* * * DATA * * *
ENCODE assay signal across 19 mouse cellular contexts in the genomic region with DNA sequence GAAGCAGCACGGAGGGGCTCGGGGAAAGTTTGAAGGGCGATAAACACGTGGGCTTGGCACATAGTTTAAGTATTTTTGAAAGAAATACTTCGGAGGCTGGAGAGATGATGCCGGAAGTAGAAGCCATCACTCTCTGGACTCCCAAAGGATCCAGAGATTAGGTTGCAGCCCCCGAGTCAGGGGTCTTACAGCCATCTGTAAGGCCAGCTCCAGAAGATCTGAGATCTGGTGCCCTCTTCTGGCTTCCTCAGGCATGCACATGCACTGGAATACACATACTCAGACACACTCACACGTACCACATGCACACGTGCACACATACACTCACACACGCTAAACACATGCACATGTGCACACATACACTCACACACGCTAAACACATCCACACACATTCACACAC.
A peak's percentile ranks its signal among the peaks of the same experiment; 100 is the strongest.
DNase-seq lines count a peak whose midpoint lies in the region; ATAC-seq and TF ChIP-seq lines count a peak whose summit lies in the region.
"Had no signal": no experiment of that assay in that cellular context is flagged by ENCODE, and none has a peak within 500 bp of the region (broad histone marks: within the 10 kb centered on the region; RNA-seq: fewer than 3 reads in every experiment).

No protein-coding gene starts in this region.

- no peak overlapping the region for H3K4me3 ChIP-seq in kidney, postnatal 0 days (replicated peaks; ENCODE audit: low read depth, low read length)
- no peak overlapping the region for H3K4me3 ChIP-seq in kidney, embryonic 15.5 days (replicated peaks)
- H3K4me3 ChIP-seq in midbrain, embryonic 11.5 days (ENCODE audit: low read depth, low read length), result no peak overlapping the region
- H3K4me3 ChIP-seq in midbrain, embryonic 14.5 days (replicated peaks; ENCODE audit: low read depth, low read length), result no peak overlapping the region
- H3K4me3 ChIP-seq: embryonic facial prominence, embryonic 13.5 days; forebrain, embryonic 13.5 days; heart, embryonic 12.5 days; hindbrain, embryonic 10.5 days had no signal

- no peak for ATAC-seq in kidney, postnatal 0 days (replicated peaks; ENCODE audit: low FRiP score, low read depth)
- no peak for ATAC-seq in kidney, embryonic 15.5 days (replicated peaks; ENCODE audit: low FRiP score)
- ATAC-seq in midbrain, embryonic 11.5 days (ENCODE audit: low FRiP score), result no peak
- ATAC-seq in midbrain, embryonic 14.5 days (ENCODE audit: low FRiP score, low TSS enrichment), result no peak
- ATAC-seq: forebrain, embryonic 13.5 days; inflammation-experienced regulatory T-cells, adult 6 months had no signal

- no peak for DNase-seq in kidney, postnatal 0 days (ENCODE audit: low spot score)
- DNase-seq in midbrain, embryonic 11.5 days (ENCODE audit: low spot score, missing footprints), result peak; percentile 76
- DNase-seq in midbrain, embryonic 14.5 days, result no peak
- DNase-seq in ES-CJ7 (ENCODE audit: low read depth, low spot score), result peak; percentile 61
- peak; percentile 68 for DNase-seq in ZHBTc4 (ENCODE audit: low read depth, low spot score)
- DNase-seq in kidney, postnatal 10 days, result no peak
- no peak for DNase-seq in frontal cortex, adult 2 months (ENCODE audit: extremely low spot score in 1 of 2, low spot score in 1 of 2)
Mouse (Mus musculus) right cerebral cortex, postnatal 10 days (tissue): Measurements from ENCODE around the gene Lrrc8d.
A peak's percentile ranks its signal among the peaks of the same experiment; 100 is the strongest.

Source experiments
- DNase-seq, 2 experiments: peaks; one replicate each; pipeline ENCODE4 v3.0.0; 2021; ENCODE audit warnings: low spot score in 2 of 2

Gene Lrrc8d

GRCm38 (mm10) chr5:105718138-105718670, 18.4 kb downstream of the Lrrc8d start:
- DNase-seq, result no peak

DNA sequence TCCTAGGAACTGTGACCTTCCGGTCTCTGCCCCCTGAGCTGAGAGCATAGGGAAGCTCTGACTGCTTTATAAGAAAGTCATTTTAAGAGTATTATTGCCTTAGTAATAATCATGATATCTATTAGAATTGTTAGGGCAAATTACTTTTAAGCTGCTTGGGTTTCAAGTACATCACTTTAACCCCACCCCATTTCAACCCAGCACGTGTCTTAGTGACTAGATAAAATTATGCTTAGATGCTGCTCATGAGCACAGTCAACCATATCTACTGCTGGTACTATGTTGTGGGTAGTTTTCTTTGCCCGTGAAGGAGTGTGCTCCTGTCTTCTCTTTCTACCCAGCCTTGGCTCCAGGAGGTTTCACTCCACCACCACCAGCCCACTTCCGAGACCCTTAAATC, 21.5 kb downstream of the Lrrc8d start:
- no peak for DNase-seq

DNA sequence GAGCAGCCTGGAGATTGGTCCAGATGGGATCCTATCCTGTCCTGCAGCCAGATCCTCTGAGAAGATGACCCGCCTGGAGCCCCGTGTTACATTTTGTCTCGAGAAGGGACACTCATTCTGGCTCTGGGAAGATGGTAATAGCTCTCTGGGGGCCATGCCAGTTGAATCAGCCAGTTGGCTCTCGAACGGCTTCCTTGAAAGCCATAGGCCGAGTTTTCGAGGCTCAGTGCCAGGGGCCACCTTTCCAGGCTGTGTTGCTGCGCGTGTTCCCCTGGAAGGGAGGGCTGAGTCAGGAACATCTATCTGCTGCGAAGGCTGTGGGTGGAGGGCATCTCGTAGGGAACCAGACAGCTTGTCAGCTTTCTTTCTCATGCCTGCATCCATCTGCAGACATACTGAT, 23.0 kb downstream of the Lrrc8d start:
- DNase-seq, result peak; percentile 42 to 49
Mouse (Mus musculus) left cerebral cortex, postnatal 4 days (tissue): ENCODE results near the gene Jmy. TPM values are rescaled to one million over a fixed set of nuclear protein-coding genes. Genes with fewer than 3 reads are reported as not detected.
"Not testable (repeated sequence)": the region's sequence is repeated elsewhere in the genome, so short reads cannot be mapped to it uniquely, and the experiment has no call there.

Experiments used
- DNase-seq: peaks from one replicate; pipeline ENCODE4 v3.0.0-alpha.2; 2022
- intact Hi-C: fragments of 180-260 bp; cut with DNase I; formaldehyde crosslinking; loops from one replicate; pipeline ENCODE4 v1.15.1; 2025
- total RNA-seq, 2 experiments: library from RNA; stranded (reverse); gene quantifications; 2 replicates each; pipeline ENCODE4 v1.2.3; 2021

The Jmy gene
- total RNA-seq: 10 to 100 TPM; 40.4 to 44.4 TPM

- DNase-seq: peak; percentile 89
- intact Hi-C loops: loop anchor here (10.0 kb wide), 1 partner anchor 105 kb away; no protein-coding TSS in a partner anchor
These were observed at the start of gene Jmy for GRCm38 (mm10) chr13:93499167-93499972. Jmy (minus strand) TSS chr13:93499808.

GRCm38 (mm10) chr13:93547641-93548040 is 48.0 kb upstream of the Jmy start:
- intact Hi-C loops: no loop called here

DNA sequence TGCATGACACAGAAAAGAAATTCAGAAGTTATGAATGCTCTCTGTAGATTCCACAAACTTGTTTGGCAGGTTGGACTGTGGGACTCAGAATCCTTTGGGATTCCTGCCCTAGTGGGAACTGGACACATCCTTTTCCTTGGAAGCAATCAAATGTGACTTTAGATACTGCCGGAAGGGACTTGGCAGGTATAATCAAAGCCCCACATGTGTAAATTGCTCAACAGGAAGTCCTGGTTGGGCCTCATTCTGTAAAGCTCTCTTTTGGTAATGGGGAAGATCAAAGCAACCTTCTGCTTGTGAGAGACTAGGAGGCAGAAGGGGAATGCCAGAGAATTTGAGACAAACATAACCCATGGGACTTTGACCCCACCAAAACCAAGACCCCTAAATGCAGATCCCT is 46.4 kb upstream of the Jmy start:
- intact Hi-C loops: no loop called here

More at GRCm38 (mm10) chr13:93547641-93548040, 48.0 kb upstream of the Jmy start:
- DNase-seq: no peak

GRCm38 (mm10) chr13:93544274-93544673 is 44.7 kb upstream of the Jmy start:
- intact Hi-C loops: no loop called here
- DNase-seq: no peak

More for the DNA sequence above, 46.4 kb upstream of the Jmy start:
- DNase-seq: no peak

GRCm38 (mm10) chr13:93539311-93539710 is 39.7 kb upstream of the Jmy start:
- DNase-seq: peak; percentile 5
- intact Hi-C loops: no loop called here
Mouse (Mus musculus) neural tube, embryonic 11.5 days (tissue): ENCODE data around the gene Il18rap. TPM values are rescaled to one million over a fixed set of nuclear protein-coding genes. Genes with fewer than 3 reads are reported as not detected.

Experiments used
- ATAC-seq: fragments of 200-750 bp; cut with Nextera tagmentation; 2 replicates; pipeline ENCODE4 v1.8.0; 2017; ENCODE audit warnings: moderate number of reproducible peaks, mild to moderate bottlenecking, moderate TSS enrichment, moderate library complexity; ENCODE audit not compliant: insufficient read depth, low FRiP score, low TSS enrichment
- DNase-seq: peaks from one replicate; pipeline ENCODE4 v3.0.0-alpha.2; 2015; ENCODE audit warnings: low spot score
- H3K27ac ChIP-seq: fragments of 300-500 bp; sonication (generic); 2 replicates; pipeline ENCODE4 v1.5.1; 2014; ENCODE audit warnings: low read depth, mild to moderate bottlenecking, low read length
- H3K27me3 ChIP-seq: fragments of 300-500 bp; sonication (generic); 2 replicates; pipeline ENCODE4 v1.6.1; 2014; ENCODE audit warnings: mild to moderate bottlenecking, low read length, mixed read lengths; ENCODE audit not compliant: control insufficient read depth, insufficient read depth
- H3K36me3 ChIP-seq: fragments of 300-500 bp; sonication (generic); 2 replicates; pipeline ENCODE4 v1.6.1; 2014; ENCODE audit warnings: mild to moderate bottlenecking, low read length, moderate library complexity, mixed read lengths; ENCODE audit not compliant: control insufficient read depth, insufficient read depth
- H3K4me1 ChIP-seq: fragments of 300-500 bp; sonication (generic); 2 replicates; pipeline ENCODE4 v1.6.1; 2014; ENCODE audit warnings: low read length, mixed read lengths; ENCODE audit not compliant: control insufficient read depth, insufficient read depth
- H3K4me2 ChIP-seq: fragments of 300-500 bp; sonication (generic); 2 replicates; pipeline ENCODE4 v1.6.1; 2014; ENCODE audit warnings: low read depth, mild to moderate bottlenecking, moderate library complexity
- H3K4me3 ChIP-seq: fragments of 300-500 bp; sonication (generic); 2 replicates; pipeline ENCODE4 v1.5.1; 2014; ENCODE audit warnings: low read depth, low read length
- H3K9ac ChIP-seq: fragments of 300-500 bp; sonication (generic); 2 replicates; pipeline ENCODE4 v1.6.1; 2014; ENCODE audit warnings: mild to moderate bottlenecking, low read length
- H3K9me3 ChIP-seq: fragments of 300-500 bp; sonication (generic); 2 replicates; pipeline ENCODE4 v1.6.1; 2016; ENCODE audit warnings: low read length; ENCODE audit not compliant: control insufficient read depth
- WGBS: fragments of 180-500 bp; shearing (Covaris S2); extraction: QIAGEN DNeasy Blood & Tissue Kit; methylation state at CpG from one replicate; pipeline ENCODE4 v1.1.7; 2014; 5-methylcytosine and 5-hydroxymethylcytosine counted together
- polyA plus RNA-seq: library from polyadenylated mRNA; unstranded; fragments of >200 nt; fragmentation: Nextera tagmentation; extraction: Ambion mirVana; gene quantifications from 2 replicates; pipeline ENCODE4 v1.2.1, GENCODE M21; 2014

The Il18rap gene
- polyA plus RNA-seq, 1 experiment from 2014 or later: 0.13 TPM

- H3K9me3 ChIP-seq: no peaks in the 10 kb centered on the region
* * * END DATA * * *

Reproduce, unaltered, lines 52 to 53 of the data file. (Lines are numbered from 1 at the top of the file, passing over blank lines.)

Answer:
- intact Hi-C loops: no loop called here
- DNase-seq: no peak